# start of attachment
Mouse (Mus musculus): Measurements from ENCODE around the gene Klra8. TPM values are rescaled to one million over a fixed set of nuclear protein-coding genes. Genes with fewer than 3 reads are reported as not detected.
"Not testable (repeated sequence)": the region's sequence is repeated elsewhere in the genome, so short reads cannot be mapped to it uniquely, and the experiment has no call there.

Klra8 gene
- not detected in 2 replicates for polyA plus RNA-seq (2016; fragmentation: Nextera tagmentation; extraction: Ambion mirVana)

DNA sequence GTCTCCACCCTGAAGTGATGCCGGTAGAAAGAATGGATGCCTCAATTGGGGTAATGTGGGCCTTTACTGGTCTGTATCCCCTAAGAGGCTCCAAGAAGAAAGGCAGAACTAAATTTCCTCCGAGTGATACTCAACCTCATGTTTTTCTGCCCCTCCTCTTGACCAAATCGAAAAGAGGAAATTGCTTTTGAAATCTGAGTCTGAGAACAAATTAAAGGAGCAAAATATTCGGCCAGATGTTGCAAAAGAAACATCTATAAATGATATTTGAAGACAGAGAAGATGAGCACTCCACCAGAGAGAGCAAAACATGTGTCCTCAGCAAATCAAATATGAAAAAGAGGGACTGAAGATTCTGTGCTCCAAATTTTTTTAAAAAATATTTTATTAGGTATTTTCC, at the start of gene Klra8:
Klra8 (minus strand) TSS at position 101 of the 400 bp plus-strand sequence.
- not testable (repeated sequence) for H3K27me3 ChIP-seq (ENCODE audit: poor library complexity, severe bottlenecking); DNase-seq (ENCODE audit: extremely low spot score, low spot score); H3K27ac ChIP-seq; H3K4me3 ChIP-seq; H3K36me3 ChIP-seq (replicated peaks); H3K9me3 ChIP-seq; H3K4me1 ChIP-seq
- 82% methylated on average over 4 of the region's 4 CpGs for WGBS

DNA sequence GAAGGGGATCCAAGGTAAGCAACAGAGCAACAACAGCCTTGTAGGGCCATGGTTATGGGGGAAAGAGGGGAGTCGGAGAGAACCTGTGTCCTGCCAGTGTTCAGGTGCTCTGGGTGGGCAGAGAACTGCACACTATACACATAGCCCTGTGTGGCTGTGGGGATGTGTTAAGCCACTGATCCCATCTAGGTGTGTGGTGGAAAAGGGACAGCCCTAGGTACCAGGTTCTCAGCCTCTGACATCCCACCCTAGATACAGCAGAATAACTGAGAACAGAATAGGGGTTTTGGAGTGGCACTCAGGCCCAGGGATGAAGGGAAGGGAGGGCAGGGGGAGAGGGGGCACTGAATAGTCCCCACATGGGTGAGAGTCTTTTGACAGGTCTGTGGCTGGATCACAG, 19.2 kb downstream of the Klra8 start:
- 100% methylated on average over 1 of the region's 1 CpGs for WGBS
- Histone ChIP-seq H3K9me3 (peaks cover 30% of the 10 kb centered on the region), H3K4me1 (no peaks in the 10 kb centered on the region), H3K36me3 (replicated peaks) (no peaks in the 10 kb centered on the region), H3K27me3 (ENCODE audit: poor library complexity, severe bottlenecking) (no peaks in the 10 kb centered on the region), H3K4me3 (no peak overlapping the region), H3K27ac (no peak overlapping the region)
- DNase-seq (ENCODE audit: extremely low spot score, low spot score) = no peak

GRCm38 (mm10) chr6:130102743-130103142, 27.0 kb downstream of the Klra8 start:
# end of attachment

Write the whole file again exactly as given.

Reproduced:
Mouse (Mus musculus): Measurements from ENCODE around the gene Klra8. TPM values are rescaled to one million over a fixed set of nuclear protein-coding genes. Genes with fewer than 3 reads are reported as not detected.
"Not testable (repeated sequence)": the region's sequence is repeated elsewhere in the genome, so short reads cannot be mapped to it uniquely, and the experiment has no call there.

Klra8 gene
- not detected in 2 replicates for polyA plus RNA-seq (2016; fragmentation: Nextera tagmentation; extraction: Ambion mirVana)

DNA sequence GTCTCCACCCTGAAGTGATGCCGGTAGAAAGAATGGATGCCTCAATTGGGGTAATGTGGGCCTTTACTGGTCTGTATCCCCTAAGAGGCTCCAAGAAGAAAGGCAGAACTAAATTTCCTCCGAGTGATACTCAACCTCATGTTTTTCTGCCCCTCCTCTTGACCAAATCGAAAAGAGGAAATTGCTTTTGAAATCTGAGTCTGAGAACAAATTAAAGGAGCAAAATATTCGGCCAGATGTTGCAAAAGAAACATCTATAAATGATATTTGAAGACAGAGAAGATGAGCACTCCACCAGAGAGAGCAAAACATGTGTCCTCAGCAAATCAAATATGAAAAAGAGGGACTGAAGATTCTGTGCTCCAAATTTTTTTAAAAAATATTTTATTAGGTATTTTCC, at the start of gene Klra8:
Klra8 (minus strand) TSS at position 101 of the 400 bp plus-strand sequence.
- not testable (repeated sequence) for H3K27me3 ChIP-seq (ENCODE audit: poor library complexity, severe bottlenecking); DNase-seq (ENCODE audit: extremely low spot score, low spot score); H3K27ac ChIP-seq; H3K4me3 ChIP-seq; H3K36me3 ChIP-seq (replicated peaks); H3K9me3 ChIP-seq; H3K4me1 ChIP-seq
- 82% methylated on average over 4 of the region's 4 CpGs for WGBS

DNA sequence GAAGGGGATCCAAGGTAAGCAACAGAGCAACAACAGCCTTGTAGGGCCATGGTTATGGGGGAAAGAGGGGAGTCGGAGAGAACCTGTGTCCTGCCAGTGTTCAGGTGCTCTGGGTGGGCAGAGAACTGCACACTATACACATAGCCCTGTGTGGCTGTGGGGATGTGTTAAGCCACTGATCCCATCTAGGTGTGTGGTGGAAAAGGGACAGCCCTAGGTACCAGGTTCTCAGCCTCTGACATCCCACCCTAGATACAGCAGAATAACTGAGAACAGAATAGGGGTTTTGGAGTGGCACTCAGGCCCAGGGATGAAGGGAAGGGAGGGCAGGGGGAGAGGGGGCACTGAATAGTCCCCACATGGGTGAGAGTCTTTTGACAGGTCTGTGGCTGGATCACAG, 19.2 kb downstream of the Klra8 start:
- 100% methylated on average over 1 of the region's 1 CpGs for WGBS
- Histone ChIP-seq H3K9me3 (peaks cover 30% of the 10 kb centered on the region), H3K4me1 (no peaks in the 10 kb centered on the region), H3K36me3 (replicated peaks) (no peaks in the 10 kb centered on the region), H3K27me3 (ENCODE audit: poor library complexity, severe bottlenecking) (no peaks in the 10 kb centered on the region), H3K4me3 (no peak overlapping the region), H3K27ac (no peak overlapping the region)
- DNase-seq (ENCODE audit: extremely low spot score, low spot score) = no peak

GRCm38 (mm10) chr6:130102743-130103142, 27.0 kb downstream of the Klra8 start: